The Cuban Missile Crisis
Memorandum for the Record


Washington, October 31, 1962.


Daily White House Staff Meeting -- 31 October 1962

1. Mr. Bundy presided throughout. DEFCONs no change.

2. The following matters arose:

a. Mr. Bundy devoted most of the meeting to securing ideas on what might come up at the President's press conference tomorrow, and on what ought to be the appropriate responses to these matters. The following were the major items identified and discussed:

(1) The status of dismantling is sure to arise, but the answers are unlikely to be sufficiently "hard" by tomorrow afternoon for a categorical answer. The chances are that the President will say this Government is satisfied that construction has stopped, hoping that the reporters will understand that this judgment rests only partially on hard photographic evidence, the other part being the exercise of a political judgment.

(2) I mentioned that the wolves had already begun to howl about intelligence shortcomings during the period prior to the crisis. The President's answer to this almost-certain question will probably be based on the multiplicity of indicators that must be evaluated, etc.,--i.e., more or less a standard Intelligence Officer's answer.

(3) Someone will probably ask the President whether the US means to guarantee the continuance of the Castro regime. The answer to this will in part refer to the President's statements of September 4 and 13,(1) and in part refer in general terms to the fact that the United States and the OAS are permanently committed to resist aggression in the Hemisphere.

(4) Any question about the Cuban refugees will be extremely tough to answer. Bundy said that the fact of the matter was that these refugee organizations had been under restraint by US "law enforcement agencies" during the past week or so, but of course this is just about the last thing the President would want to say at the conference. There was no real feeling on how to handle this query.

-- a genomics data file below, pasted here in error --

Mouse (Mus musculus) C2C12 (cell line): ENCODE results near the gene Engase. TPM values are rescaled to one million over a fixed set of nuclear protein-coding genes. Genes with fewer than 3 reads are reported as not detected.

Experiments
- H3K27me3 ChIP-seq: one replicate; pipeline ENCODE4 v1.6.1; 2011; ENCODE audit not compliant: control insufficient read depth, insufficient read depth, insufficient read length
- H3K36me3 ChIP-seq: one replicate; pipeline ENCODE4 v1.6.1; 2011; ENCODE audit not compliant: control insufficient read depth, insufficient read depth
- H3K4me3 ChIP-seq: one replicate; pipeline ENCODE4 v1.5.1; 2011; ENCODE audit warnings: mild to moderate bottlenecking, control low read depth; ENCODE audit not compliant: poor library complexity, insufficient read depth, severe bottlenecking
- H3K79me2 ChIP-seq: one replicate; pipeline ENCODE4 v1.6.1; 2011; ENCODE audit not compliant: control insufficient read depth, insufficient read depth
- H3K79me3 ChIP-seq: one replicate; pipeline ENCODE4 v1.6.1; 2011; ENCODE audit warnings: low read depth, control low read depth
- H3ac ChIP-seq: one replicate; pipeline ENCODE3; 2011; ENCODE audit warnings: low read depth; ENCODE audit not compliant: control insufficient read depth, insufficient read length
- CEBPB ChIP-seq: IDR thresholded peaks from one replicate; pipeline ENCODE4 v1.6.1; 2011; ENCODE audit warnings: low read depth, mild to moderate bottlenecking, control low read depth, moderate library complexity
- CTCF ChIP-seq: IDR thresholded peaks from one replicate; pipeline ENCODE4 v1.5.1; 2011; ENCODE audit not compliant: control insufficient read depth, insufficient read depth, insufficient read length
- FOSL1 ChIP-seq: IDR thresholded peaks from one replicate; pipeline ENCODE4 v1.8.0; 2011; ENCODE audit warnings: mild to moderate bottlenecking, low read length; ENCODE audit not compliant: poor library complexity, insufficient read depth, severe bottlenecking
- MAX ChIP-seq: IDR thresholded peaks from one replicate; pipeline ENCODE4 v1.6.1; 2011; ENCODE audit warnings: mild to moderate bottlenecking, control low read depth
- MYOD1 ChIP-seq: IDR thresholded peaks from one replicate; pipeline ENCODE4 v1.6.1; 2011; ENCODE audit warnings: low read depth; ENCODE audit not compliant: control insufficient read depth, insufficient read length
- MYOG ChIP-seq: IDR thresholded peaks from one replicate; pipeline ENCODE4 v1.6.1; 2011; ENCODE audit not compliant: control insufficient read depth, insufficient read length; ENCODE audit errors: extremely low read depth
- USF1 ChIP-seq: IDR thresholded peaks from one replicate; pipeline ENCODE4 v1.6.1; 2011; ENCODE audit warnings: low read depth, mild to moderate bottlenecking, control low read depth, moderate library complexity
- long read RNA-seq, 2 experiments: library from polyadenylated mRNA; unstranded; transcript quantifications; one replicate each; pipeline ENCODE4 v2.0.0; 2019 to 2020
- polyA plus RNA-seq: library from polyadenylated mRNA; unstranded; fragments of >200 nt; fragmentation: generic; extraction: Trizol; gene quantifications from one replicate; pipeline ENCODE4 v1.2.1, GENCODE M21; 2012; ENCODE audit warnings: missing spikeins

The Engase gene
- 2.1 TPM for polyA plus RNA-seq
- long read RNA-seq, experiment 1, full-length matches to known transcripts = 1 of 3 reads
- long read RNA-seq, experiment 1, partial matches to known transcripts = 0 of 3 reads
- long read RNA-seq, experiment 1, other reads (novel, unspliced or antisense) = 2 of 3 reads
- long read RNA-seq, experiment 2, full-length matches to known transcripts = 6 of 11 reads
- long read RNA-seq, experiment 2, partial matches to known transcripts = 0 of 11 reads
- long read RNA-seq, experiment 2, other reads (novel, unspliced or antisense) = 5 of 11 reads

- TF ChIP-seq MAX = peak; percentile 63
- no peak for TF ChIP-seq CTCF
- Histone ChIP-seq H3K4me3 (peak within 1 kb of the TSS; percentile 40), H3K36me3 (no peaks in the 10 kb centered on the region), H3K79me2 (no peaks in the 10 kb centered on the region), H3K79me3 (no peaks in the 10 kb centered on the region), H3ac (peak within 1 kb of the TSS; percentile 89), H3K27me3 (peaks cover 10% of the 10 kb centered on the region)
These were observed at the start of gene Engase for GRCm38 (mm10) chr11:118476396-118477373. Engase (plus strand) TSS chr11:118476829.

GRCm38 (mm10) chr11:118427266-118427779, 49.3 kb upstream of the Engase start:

(5) A few individuals around the table thought that the President might say a few words in a very optimistic vein about the future of world peace, but the consensus was that it would be best at this time to fuzz this over at least or maybe even stay away from it altogether.

(6) A rather abstract discussion on the role of force in international affairs thereupon ensued. Nothing much came out of it except general agreement that the President in his opening statement should steer clear of any discussion of the role of force, concentrating instead on how our Allies and other friends rallied to the cause. Given the general intellectual brilliance of this group, I was amazed to note heads nodding when Arthur Schlesinger gravely remarked that the role of force in this crisis had not been very great because, after all, no force at all had been used--e.g., only one casualty: Major Anderson.

[Here follows discussion of the Congo and Latin America.]


1 For texts of these statements, see American Foreign Policy: Current Documents, 1962, pp. 369-370 and 373-374. Back

Source: National Defense University, Taylor Papers, Chairman's Staff Group. Secret; Eyes Only. Drafted by Legere. The source text is initialed by Taylor.

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